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Putin dismisses Russian space chief Dmitry Rogozin | News | DW

Russian President Vladimir Putin fired Russian space chief Dmitry Rogozin on Friday by presidential decree.

The decree ordered the dismissal of Rogozin “from the post of general director of the state space company Roscosmos”.

The reasons for the move were not immediately clear and there was no immediate word on a new job for Rogozin, who is a longtime Putin ally. Putin’s spokesman Dmitry Peskov said the 58-year-old career politician would get a new job “in due course”.

Some Russian media have speculated that Rogozin may be tasked with overseeing Russian-held territories in eastern and southern Ukraine.

Rogozin, who had held the post since 2018, repeatedly raised eyebrows with his statements.

In May, he wrote on social media that it would take only half an hour for Russia to “destroy” NATO countries in a nuclear war.

Putin reshuffles other senior officials

Putin replaced Rogozin with Deputy Prime Minister Yuri Borissov.

As Deputy Prime Minister, Borisov oversaw Russia’s space and defense industry.

Borisov has previously acknowledged some shortcomings in Russian weapons programs highlighted by the war in Ukraine.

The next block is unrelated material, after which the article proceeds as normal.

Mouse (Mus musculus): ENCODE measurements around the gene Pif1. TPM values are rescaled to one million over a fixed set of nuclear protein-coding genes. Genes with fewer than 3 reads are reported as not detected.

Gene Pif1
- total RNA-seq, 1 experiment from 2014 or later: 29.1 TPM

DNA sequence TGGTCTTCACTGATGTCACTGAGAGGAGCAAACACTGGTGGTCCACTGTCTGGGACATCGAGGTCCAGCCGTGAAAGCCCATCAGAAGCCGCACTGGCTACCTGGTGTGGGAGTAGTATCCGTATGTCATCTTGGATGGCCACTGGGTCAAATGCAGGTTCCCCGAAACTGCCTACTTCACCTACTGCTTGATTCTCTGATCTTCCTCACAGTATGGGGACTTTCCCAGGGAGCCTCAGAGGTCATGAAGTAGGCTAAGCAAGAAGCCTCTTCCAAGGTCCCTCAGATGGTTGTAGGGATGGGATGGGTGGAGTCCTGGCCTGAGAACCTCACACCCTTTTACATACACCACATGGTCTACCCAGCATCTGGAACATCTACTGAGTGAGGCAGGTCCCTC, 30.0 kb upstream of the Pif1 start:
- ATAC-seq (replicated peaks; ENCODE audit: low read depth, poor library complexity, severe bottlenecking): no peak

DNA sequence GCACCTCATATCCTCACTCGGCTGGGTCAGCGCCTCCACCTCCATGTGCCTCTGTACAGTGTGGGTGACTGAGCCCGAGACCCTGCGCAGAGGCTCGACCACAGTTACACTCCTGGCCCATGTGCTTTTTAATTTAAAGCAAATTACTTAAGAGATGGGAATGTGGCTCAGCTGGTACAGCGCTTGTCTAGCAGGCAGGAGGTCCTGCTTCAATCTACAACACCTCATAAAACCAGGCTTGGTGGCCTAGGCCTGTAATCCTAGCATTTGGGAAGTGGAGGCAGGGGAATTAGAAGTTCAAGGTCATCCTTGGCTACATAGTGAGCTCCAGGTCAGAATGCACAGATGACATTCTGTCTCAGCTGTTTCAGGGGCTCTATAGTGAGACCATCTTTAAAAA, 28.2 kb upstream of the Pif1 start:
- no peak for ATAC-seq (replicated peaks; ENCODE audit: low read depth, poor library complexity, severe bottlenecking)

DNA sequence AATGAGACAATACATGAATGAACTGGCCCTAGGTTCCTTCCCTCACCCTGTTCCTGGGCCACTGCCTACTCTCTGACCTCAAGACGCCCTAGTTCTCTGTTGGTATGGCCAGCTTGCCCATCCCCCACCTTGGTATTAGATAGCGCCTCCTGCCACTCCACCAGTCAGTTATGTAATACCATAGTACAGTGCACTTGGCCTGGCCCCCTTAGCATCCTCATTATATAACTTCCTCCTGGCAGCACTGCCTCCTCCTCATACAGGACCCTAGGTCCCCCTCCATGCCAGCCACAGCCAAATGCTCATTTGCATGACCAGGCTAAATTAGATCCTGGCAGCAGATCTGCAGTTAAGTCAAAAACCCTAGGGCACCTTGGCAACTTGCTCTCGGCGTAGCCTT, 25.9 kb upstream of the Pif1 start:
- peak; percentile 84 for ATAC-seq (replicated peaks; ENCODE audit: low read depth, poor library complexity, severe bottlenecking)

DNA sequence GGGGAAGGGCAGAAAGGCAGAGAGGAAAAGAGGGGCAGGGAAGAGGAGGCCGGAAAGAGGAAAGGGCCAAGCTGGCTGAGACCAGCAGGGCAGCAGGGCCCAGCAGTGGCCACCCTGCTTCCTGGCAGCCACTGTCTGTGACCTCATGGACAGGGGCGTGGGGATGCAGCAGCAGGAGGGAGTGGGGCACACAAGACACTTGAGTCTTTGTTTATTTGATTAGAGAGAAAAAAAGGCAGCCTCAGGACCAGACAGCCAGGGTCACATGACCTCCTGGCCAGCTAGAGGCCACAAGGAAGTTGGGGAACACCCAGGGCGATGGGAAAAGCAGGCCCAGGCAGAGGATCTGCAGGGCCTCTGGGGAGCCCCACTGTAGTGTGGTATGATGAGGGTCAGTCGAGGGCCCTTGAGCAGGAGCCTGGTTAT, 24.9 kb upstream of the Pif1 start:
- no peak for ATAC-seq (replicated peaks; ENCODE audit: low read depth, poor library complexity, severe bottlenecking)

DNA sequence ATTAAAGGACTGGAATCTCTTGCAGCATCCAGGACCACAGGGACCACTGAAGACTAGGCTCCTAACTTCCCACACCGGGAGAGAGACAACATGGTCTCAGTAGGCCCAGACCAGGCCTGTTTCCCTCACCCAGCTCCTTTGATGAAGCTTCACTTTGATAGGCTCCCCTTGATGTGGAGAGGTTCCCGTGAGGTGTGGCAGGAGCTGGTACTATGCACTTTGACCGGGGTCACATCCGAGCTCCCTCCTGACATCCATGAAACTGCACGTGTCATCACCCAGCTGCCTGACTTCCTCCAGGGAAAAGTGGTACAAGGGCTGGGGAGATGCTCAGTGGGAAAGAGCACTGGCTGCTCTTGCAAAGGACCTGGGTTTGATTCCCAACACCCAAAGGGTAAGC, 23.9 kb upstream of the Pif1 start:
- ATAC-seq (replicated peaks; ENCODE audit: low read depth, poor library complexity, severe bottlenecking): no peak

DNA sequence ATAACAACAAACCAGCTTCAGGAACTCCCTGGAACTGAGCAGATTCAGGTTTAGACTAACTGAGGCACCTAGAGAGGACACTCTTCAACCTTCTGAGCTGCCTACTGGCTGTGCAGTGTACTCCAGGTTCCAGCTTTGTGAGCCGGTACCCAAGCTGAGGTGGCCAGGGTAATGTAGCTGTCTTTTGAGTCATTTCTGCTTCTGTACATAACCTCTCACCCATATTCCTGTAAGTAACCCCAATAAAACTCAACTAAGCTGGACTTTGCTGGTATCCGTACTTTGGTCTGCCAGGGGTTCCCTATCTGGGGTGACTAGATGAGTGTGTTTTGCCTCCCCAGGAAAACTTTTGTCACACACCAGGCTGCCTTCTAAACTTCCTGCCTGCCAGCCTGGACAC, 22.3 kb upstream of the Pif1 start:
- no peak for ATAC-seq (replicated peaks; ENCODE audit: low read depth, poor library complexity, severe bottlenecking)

He said military industries should have been more active in the development and production of drones.

“I think we were behind in deploying the drones,” he said in an interview on state television.

Trade and Industry Minister Denis Manturov was appointed to replace Borisov.

Roscosmos signs agreement with NASA

Meanwhile, Roscosmos said it has signed an agreement with NASA to allow Russian cosmonauts to fly on commercial crew vehicles and American astronauts on the Soyuz spacecraft.

NASA said astronaut Frank Rubio will fly with two Russian cosmonauts on a Soyuz rocket scheduled for launch Sept. 21 from Kazakhstan.

The deal comes despite NASA’s recent condemnation of the actions of three Russian cosmonauts aboard the International Space Station.

Roscosmos released photos of cosmonauts holding flags of the Luhansk People’s Republic and the Donetsk People’s Republic, two Russian-backed breakaway regions in eastern Ukraine.

“NASA strongly condemns Russia’s use of the ISS for political purposes in support of its war against Ukraine,” NASA said in a statement.

“(This) is fundamentally inconsistent with the station’s primary function among the 15 international participating nations to advance science and develop technology for peaceful purposes.”

The ISS, a collaboration between the United States, Canada, Japan, the European Space Agency and Russia, is divided into two sections: the American orbital segment and the Russian orbital segment.

The European Space Agency recently ended its cooperation with Russia on a mission to send a rover to Mars.

Rogozin responded angrily by banning ISS cosmonauts from using a European-made robotic arm.

lo/dj (AP, AFP, Reuters)


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